Disclaimer: No, I do not mean that every person in the CIA and State Department is scum. The organizations, however, have become nothing more.

Newvictorian said...

Interstingly enough, I posted something today on the subject--using State's own website "How to identify misinformation":

Quote: "Conspiracy theories are rarely true, even though they have great appeal and are often widely believed. In reality, events usually have much less exciting explanations."


Buddy Larsen said...

I get your point, newvictorian, and appreciate the realiry of the point-of-view.

However, the discussion hangs on the definition of 'conspiracy'. Your point is the stronger the narrower the definition. broadly, an institutional culture can have a bias that is as well-known as it is non-discussed.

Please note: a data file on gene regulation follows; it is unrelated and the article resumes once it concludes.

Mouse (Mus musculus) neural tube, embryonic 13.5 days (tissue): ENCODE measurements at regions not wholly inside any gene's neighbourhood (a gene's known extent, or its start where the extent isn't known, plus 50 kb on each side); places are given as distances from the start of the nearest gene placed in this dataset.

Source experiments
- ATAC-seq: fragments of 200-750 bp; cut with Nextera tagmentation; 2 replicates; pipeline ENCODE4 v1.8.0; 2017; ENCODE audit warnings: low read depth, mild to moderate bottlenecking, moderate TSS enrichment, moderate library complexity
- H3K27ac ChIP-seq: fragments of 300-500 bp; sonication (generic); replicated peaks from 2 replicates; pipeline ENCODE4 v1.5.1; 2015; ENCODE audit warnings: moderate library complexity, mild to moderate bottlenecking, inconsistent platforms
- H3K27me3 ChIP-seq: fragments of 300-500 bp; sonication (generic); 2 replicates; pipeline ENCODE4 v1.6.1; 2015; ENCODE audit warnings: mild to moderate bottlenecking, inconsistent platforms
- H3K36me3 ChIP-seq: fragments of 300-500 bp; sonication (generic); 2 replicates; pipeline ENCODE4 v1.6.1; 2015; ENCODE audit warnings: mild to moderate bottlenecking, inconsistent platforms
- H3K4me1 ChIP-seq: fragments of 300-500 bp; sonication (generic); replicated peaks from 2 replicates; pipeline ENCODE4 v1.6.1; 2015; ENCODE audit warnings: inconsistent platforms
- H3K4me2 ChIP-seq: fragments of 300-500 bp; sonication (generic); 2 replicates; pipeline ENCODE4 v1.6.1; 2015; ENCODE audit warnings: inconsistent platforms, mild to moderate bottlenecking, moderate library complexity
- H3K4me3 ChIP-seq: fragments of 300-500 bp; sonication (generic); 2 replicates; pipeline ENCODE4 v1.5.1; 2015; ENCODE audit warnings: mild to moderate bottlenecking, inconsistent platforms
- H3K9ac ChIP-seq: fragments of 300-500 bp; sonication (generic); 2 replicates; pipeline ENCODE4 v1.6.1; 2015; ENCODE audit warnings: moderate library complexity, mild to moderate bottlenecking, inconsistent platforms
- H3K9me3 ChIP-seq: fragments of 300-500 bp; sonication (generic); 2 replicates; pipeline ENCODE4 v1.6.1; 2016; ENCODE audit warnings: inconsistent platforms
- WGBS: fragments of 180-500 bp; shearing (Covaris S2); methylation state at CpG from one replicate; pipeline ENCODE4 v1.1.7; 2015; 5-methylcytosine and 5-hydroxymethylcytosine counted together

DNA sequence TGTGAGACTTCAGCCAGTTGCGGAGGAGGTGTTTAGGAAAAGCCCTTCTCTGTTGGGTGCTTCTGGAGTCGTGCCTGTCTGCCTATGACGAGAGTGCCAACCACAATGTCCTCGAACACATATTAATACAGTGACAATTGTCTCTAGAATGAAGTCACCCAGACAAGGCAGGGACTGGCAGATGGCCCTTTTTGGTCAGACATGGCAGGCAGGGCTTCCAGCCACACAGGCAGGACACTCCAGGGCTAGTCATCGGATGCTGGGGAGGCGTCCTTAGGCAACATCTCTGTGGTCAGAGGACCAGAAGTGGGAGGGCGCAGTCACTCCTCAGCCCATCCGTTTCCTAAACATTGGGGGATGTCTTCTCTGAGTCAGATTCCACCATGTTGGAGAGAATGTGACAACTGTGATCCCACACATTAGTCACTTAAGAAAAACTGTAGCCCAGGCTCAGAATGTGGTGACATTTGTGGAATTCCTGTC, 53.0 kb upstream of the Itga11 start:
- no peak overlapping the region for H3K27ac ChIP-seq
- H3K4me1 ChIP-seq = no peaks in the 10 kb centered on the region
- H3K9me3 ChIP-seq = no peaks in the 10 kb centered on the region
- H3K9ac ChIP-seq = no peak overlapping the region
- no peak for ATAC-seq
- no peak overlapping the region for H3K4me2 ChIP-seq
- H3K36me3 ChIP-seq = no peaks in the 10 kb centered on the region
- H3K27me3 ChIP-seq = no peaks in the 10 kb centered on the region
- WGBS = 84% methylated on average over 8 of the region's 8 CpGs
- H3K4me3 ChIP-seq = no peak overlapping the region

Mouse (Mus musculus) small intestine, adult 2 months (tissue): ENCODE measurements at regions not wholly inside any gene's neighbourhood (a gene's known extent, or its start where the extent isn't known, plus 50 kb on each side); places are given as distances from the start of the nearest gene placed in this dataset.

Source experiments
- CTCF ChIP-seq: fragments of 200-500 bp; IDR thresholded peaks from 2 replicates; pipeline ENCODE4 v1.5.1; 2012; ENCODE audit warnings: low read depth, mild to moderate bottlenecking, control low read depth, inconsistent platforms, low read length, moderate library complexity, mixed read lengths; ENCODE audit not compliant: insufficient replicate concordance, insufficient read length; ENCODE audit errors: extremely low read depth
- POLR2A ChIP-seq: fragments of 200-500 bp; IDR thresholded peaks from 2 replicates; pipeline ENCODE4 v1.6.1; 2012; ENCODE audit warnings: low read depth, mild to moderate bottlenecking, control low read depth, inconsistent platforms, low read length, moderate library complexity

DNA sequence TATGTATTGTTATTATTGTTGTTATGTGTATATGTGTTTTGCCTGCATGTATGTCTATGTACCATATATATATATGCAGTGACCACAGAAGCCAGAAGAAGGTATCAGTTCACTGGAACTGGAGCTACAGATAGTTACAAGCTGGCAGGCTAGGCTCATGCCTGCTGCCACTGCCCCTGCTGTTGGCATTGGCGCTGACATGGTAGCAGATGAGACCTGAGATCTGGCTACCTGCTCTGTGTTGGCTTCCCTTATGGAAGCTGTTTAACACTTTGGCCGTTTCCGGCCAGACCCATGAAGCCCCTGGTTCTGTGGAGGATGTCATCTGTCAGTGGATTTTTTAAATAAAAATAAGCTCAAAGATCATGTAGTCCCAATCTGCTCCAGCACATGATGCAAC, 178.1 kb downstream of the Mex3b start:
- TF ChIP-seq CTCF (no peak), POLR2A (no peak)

In the hothouse of DC, where a pin-drop is heard 'round the world, a vague, seemingly nonchalant bias can cause the death of nations.

Buddy Larsen said...

Which begs the question, why did Tenant last so fricken long?

Anonymous said...

Quake Prompts Questions on Bin Laden(Did Alla get him for us?)
AP ^ | 10/11/05 | KATHERINE SHRADER,

Posted on 10/12/2005 6:50:30 AM PDT by TigerLikesRooster

Quake Prompts Questions on Bin Laden

By KATHERINE SHRADER, Associated Press Writer
Tue Oct 11, 4:04 PM ET

Did Osama bin Laden's secret lair crumble in the earthquake that devastated northwest Pakistan? So far, U.S. government officials and terrorism experts caution against too much speculation about whether the al-Qaida chief may have been killed, injured or forced from hiding.